At the same time, however, Srinivasan has also noticed that some skaters feel reluctant to let beginners into the skateboarding community. A cause of this issue is that skateboarders were ostracized for their sport for such a long time, therefore instilling an instinctual need to find other skaters who were in the same boat as they were. 

Skating as a woman has more recently come to be empowering… I think the image of women in skating has improved.”

— Kat Thomsen, senior

“A lot of [the] time, skaters, we’re really trying to preserve skate culture, the old culture, because it used to be a sport that you wouldn’t [be] cool if you skated,” Srinivasan said. 

Srinivasan believes this mentality that some skaters still cling to is what may be holding the community back from unbiasedly welcoming newcomers.

This intense connection that forms between many individuals within the community is what leads to the overwhelming sense of support that many feel once they’ve been welcomed into the skating community — giving the sport its admirable reputation. Harry Myers, a senior at Paly, notes this encouragement as a memorable part of how he was welcomed into the community back when he began skating. Myers, who has been skating for the past four years, ever since his mom gifted him a skateboard for Christmas, recalls being nervous the first time he went to a skatepark. 

“I really, really practiced by myself, so I wouldn’t just be a complete newb at the skatepark,” Myers said.

However, when he arrived, Myers experienced an overwhelming amount of support — the polar opposite of what he had been preparing himself to face. After showing off a few of the tricks he had been practicing, Myers was applauded by all of those around him. Oftentimes, when skateboarders complete a new trick, it will grab the attention of those around the person and create a sense of celebration. 

“It gets the attention of everybody [and] feels really good — when you land something, and everyone’s smacking their board on the ground or clapping,” Myers said. 

Unity within the skateboarding community is also heightened by the distinct sense of style. Skate fashion, which is heavily marketed by mainstream brands today, was founded out of necessity. People were just trying to figure out what would be the most comfortable to move around in.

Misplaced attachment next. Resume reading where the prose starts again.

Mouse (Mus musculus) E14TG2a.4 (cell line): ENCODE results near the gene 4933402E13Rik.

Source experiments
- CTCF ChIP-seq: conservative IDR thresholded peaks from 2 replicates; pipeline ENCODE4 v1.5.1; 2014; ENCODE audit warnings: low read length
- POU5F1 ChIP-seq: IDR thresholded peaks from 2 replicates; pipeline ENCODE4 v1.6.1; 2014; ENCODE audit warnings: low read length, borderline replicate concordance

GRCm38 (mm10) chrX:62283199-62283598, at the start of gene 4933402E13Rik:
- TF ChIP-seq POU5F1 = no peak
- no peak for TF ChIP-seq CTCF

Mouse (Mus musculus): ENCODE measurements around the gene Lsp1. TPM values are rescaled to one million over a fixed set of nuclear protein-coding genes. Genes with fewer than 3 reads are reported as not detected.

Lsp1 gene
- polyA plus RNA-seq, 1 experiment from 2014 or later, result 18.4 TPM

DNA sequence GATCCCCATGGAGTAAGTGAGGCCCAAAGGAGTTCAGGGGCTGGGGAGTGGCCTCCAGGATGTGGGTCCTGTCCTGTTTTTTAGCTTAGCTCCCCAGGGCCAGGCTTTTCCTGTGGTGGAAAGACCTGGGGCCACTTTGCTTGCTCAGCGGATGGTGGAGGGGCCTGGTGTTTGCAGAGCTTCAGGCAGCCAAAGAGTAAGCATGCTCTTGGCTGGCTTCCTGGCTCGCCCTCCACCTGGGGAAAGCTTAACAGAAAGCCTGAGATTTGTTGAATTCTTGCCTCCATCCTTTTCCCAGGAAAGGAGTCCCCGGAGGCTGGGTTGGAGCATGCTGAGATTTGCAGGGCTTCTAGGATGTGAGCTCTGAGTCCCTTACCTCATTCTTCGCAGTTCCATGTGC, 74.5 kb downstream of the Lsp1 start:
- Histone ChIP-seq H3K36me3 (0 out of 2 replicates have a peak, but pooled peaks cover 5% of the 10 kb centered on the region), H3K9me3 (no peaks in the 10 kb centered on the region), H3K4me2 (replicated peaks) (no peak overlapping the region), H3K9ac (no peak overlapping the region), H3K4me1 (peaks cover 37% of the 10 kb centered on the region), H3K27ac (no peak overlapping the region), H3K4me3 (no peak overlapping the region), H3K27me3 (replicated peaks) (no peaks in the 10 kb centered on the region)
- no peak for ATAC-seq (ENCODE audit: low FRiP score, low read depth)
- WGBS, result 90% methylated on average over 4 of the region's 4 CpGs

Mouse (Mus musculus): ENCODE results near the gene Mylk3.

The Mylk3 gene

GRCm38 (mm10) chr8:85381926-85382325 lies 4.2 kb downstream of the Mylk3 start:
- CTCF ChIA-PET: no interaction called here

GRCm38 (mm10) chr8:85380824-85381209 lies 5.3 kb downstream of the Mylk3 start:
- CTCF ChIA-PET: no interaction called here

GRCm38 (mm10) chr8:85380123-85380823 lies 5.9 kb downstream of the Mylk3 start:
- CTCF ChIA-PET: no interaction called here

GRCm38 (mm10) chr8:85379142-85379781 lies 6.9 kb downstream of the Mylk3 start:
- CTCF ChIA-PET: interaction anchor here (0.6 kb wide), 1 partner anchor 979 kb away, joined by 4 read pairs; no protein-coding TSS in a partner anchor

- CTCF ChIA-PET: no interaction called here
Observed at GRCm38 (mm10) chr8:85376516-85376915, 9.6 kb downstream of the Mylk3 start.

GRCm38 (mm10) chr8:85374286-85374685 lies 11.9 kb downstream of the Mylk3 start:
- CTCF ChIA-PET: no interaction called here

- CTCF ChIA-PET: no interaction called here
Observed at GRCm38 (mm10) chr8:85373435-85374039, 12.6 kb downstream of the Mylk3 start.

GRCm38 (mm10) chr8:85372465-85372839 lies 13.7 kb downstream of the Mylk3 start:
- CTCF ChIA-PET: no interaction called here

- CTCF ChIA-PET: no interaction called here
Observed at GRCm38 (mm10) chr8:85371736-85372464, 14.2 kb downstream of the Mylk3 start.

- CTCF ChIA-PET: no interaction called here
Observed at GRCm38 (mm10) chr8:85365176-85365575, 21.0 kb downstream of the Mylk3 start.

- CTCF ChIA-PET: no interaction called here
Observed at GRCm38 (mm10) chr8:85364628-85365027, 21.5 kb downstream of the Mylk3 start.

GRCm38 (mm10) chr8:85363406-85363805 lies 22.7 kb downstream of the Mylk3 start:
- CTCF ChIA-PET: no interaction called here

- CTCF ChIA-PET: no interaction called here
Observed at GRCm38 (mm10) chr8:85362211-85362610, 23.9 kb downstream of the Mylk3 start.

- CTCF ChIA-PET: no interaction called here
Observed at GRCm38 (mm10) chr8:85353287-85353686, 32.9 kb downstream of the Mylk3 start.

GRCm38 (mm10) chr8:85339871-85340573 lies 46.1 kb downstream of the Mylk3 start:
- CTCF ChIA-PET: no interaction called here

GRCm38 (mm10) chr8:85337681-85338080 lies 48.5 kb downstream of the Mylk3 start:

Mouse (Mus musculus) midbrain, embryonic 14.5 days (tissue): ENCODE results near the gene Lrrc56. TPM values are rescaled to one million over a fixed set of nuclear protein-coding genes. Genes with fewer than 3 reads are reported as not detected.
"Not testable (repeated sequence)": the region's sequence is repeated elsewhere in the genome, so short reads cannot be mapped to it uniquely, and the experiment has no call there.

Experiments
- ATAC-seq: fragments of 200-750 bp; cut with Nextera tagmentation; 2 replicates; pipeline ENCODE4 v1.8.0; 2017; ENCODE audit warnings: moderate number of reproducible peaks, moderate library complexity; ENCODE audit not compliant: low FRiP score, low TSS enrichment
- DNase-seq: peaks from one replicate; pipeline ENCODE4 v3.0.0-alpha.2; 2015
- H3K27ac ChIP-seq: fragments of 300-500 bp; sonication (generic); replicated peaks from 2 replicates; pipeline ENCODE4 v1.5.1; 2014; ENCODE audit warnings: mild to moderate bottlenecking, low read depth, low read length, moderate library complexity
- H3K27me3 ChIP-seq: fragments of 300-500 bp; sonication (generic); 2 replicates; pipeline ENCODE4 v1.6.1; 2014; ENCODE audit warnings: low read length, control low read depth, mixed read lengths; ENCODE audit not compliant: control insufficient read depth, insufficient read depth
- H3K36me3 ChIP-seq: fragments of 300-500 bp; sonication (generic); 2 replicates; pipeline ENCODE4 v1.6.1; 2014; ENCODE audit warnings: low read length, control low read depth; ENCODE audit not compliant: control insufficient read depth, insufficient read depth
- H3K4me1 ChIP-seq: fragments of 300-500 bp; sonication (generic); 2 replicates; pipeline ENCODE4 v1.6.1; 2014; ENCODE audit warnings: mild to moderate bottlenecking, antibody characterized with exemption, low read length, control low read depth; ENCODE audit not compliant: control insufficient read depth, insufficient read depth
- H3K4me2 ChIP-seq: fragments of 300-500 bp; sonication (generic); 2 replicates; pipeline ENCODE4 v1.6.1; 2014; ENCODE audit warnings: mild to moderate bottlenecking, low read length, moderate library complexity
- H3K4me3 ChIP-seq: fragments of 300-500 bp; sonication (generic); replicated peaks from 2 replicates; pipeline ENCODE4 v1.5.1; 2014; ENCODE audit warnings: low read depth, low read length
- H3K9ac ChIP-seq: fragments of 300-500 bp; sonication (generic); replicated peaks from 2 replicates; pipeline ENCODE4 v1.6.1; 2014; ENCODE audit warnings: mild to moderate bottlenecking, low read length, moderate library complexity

Thomsen notes that over the years, media such as movies and TV transformed this seemingly niche fashion style that began on the racks of thrift stores into the modified version that exists and is sold by popular clothing stores like Urban Outfitters today. 

“It’s definitely film and the media that perpetuated [skate fashion],” Thomsen said.“[However], it obviously started with skaters and the very surf-vibe, skater-vibe.” Because of its unique style, Thomsen also believes that skate fashion embodies individualism, making it easy for skaters to identify one another. 

“I think [skate fashion] plays a role in the sense that it’s like a uniform,” Thomsen said. “You can definitely make out other skaters by the stuff they wear.” The sense of individuality within skate fashion also contributes immensely to the comfort that many skaters feel towards experimenting with their styles, something Thomsen finds especially great about it.

“It embraces the funky stuff and the weirdness — that’s what’s really good about it,” Thomsen said. “Skaters can feel free to experiment with fashion however they like, and however they decide to experiment with it, skate culture will be like, ‘Yo, that’s sick.’”

Myers shares his thinking and believes that the skating community’s positive outlook on style variety allows skateboarders to try out different forms of self-expression to see what appeals to them. 

“In the past, skateboarding was really such a stereotype, like you were this if you were a skateboarder, but now, you can wear whatever you want,” Myers said. 

In the end, while skate fashion may vary from person to person, what stays the same across the board is the overwhelming amount of support that skaters project towards each other’s styles. 

“It was my whole life…everything came from skateboarding and working at skate shops, being a part of the skateboard industry I still have these lifelong connections,” Gallagher said. One thing is clear: if a skateboard is lying around in your garage collecting dust… give it a try.

Photos courtesy of Kat Thompson and Kieran Wagner